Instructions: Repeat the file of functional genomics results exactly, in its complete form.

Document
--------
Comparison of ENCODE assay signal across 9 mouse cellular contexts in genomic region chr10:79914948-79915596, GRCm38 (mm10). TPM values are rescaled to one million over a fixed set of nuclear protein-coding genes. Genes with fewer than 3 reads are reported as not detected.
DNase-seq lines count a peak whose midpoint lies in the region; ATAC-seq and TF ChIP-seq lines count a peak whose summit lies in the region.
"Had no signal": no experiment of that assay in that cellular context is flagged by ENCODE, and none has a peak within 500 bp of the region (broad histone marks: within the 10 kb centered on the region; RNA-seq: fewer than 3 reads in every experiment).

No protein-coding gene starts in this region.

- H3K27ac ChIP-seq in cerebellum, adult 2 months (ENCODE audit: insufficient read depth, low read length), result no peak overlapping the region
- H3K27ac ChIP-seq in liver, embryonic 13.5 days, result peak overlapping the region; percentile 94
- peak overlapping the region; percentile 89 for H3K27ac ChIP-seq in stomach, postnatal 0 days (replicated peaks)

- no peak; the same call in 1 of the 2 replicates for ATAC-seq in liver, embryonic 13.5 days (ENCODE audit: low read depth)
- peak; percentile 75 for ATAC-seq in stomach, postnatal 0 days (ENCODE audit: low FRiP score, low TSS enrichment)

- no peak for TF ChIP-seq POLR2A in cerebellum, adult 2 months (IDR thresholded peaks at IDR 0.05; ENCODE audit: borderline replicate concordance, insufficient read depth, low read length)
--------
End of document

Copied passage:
Comparison of ENCODE assay signal across 9 mouse cellular contexts in genomic region chr10:79914948-79915596, GRCm38 (mm10). TPM values are rescaled to one million over a fixed set of nuclear protein-coding genes. Genes with fewer than 3 reads are reported as not detected.
DNase-seq lines count a peak whose midpoint lies in the region; ATAC-seq and TF ChIP-seq lines count a peak whose summit lies in the region.
"Had no signal": no experiment of that assay in that cellular context is flagged by ENCODE, and none has a peak within 500 bp of the region (broad histone marks: within the 10 kb centered on the region; RNA-seq: fewer than 3 reads in every experiment).

No protein-coding gene starts in this region.

- H3K27ac ChIP-seq in cerebellum, adult 2 months (ENCODE audit: insufficient read depth, low read length), result no peak overlapping the region
- H3K27ac ChIP-seq in liver, embryonic 13.5 days, result peak overlapping the region; percentile 94
- peak overlapping the region; percentile 89 for H3K27ac ChIP-seq in stomach, postnatal 0 days (replicated peaks)

- no peak; the same call in 1 of the 2 replicates for ATAC-seq in liver, embryonic 13.5 days (ENCODE audit: low read depth)
- peak; percentile 75 for ATAC-seq in stomach, postnatal 0 days (ENCODE audit: low FRiP score, low TSS enrichment)

- no peak for TF ChIP-seq POLR2A in cerebellum, adult 2 months (IDR thresholded peaks at IDR 0.05; ENCODE audit: borderline replicate concordance, insufficient read depth, low read length)